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Mabel Part 2

We two boys were now so exhausted by events of that terrible day we both went to bed without any protest, although I certainly hadn’t had any food since dinner time. our Ted led us upstairs, the only illumination given by the flickering candle Ted held.

Mabel, we knew, still lay in the room at the top of the stairs, its door tightly closed, for in those days it was unheard of for the dead to be taken away immediately. Past that door we went, knowing that in there Mabel would be laid out and bathed, ready to be brought down in the morning for Mr Stanion to measure, probably being piggy backed as the stairs were too steep for a coffin.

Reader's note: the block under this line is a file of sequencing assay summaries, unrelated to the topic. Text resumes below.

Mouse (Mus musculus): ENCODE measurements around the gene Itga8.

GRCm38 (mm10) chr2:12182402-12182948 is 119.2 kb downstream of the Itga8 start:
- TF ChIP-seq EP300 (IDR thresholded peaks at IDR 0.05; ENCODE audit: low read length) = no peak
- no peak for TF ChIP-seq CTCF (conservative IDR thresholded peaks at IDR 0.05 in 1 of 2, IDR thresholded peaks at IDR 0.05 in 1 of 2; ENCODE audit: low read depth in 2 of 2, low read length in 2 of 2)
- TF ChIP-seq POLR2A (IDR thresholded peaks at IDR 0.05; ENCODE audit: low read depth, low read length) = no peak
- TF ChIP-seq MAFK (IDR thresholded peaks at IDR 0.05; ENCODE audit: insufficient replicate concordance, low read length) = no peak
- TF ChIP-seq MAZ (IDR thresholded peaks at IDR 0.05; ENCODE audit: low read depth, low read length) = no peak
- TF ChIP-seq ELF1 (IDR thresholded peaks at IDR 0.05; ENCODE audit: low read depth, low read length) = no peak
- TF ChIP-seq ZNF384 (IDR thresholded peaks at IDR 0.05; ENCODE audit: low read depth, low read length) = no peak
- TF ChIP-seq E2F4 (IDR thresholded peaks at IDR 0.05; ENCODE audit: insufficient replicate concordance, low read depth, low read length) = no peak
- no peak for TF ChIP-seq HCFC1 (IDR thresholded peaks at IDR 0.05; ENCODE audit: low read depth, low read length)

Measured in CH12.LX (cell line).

My overactive imagination was already working overtime, and I grasped Ronnie’s hand tightly as I tried to block out, without success, what lay in there. Our Mais and her ghost stories again! My state of blind terror lay just below the surface and at just eight years of age I could not reason that Mabel, who would never ever hurt me in life, most certainly would not hurt me in death. Death was the bury hole, and ghosts and haunted houses; death was now Mabel and so all of those things.
I was in an impossible irrational situation that my disturbed childhood had put me into; a situation no child could be expected to cope with. I was without, and had been without for as long as I could remember, the one prop that every child needed and had a right to; a father. This was a fight I couldn’t win.

Ted stopped with us as we threw our clothes off and scrambled into bed. He said no words of comfort, in fact he said nothing at all. As far as we could see he hadn’t shed any tears either. As he went to blow out the candle we both screamed,
  ‘No Ted, please don’t blow it out – we’re frightened!’

  ‘Mabel is dead’ he said, ‘she can’t hurt you!’

Why did he say that? Why didn’t he say ‘she won’t hurt you.’ A small point but we marked it. He left the candle alight.